John Piper C.H. (British 1903-1992)
Nursery Frieze II

500 x 1250 mm
Lithograph 1936

See also Nursery Frieze I

One of Piper’s many seascapes, here he experiments with abstraction. The buildings are simplified, the colours are fragmented and flattened. Piper said abstraction should at least ‘be able to feed upon a bare beach with tins and broken bottles,’ and here he depicts a scene neither wholly abstract, nor wholly real, a mid-way point, artefacts washed up by the sea, but what artefacts?

Interestingly, this should be a busy seaside scene, but Piper has removed most of the people. There are hints at their presence; the lighthouse must have a keeper; the railway engine must be driven by somebody and surely there are people on board? There is a pier, surely people must be there, it is a fine day. A row of beach huts are inviting the British public. Only the fire – which is itself slightly unsettling (is this a firework party?) – has figures. A row of trees, denuded of brances, marches up the hill; the bonfire has a black night-scene background and there are dashes of abstract black throughout the lithograph at once emphasising the distinct activities yet unifying them. This is a happy seaside scene, yet we are supposed to be slightly unsettled. The train exhales a plume of troubled smoke ;the signal The church sits upon rocks, we can see both the west end and the north side – an aspect Piper has borrowed from cubism whereby he manages to show two fronts of the church at once. And of course there are frequeis still at ‘go’ although the train has passed. Yet the signal is a lower-quadrant signal (it drops for ‘go’ rather than raises), so we are probably – given the date of the print – in GWR territory. Again, Piper uses small spalshes of red; the signal, a chimney, the bonfire, and certain details on the houses yet some of the most powerful images are provided by the parts that have been left out; the white areas – the signal, the pavilion on the pier and the flames of the fire.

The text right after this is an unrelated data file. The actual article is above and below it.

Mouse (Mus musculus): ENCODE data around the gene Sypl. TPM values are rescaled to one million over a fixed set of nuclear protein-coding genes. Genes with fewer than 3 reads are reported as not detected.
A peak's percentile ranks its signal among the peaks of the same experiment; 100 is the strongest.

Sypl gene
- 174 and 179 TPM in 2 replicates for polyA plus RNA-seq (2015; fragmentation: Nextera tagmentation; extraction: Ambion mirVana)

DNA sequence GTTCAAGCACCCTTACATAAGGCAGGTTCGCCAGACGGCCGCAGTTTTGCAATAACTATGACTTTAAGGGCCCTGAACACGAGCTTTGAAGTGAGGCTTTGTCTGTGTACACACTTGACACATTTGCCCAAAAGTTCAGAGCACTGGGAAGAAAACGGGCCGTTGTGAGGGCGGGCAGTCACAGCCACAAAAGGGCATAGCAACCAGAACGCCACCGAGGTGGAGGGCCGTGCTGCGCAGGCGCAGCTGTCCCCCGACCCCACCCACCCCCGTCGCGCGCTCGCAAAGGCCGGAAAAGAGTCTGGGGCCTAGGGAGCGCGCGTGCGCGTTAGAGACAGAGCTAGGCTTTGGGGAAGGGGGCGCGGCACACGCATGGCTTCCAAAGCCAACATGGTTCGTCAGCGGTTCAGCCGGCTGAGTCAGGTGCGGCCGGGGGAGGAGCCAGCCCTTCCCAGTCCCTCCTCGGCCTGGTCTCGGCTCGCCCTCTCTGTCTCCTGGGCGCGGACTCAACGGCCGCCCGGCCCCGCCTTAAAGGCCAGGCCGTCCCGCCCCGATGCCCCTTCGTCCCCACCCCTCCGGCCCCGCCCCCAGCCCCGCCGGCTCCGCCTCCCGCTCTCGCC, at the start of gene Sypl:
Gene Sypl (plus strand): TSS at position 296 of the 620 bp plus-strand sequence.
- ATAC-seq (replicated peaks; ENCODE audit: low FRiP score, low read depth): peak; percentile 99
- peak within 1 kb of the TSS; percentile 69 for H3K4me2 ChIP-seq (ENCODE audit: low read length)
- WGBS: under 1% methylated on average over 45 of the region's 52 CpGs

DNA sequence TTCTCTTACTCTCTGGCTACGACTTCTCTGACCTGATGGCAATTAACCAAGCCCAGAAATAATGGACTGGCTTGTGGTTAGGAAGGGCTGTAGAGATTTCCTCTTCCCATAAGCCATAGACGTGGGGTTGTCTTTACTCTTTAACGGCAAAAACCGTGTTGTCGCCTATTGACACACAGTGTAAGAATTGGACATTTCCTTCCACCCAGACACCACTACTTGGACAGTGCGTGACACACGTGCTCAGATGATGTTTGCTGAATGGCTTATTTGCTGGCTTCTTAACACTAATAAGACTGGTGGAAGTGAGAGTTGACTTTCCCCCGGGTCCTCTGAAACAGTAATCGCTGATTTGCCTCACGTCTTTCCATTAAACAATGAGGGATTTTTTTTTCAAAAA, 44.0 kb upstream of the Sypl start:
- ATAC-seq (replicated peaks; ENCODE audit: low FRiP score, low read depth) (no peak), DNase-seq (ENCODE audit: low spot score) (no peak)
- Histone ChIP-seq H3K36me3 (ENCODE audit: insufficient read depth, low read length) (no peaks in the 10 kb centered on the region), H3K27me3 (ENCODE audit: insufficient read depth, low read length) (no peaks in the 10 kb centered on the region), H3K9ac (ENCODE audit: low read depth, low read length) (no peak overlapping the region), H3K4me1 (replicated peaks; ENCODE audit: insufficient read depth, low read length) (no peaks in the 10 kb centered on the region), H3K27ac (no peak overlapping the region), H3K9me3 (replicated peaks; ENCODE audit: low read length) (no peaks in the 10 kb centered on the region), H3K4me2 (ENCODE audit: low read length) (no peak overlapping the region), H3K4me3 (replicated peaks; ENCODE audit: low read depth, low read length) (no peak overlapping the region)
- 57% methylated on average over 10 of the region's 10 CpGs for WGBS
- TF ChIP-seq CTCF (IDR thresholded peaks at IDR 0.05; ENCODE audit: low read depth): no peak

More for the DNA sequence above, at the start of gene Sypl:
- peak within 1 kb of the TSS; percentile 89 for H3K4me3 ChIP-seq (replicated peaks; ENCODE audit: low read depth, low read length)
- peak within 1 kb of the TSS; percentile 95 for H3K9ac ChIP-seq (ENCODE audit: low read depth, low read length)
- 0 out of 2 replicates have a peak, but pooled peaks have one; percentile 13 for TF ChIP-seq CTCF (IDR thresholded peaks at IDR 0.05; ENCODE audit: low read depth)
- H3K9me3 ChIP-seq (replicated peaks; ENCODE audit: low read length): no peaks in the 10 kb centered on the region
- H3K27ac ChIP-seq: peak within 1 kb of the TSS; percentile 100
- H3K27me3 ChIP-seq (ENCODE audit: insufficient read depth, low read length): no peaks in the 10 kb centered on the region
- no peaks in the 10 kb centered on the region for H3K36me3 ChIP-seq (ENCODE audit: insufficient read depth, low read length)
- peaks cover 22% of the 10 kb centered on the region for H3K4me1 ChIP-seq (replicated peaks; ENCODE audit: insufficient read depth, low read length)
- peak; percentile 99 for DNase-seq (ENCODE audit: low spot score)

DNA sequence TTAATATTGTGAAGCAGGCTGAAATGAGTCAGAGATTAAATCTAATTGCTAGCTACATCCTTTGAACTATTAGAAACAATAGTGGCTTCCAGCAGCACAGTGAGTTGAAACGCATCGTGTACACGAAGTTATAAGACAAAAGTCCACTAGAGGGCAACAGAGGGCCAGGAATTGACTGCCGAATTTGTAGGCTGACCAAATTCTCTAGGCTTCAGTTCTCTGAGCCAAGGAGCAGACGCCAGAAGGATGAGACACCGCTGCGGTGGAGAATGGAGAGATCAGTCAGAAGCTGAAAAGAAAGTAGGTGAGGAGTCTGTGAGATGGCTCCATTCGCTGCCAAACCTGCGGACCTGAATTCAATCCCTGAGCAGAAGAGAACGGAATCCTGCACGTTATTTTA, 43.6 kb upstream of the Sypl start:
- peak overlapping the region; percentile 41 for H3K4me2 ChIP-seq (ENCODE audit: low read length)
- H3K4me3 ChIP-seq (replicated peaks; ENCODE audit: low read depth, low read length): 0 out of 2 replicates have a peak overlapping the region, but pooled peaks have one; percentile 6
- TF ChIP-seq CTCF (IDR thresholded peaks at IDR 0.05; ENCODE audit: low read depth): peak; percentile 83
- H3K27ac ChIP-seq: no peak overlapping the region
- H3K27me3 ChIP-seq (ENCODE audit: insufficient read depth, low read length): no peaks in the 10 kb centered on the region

Piper was but 24 at the time he made this, yet already he combines the architectural, the abstract, the real and exciting colours.

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Condition: Generally very good, backed to linen with small – and entirely invisible – areas of restoration.